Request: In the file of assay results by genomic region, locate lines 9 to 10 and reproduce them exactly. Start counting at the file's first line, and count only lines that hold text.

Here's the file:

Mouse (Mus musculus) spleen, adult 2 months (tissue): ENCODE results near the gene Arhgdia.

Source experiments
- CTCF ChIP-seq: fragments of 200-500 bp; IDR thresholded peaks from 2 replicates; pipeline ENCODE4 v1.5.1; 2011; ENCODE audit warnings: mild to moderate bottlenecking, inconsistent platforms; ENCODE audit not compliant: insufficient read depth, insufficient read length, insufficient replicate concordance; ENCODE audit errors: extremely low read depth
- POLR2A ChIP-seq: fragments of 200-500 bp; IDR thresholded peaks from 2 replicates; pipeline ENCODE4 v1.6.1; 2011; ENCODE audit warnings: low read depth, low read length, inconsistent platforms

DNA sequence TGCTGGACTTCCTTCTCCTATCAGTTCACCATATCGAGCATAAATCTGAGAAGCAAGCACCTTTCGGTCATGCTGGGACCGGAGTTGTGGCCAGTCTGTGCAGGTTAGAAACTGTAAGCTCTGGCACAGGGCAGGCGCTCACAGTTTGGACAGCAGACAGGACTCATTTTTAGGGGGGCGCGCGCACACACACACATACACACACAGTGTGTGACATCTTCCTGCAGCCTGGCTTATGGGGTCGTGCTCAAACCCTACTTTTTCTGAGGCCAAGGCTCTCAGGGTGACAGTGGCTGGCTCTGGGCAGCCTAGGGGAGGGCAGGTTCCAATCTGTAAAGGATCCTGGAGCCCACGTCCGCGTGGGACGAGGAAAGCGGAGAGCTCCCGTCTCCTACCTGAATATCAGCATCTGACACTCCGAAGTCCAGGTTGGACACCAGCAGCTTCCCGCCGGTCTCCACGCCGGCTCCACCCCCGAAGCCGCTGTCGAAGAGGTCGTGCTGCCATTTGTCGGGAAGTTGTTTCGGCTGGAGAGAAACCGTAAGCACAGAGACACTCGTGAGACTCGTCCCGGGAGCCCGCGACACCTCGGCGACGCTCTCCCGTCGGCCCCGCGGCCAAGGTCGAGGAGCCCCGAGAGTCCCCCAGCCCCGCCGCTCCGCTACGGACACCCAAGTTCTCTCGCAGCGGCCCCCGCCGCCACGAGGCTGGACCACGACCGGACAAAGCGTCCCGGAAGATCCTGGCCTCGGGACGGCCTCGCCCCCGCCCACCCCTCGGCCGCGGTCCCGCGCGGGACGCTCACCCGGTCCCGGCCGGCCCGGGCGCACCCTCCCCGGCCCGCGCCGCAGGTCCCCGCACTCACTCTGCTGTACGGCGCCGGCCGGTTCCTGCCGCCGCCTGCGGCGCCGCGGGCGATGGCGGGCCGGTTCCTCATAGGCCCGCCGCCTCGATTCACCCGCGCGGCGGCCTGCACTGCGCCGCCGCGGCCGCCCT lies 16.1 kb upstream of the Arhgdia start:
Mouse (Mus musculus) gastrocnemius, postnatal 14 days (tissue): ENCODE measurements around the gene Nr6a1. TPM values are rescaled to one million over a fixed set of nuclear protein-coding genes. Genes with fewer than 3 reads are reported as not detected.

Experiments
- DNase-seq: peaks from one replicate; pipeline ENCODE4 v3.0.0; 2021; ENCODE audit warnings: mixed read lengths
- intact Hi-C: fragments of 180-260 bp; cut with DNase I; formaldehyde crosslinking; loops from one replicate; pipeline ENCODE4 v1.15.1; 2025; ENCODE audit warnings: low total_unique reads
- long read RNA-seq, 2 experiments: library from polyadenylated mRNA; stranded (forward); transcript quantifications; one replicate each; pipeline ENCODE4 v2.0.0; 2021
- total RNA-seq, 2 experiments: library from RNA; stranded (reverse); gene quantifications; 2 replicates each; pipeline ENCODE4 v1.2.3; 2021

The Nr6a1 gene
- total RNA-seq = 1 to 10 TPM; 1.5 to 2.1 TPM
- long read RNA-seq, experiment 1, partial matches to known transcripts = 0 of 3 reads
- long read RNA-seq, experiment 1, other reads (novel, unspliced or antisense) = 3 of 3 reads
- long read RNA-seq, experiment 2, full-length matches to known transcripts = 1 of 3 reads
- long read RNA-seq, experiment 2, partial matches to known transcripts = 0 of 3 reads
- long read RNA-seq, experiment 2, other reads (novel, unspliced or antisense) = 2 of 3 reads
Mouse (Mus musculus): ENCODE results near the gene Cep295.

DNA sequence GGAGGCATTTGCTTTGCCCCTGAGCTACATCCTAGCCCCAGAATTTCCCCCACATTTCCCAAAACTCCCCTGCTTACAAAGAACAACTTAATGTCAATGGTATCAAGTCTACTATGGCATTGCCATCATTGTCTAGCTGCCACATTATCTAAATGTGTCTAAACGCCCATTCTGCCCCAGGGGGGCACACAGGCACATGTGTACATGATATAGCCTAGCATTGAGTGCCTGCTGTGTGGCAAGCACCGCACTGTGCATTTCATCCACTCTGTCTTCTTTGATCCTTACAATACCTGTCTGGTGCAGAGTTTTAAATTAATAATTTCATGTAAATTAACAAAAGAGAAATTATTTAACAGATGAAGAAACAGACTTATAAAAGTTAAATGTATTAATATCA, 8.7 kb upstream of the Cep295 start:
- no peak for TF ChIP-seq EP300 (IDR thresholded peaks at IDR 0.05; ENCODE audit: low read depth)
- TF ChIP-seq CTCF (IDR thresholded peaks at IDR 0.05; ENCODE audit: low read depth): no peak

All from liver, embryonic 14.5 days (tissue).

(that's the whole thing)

- intact Hi-C: fragments of 180-260 bp; cut with DNase I; formaldehyde crosslinking; loops from one replicate; pipeline ENCODE4 v1.15.1; 2025; ENCODE audit warnings: low total_unique reads
- long read RNA-seq, 2 experiments: library from polyadenylated mRNA; stranded (forward); transcript quantifications; one replicate each; pipeline ENCODE4 v2.0.0; 2021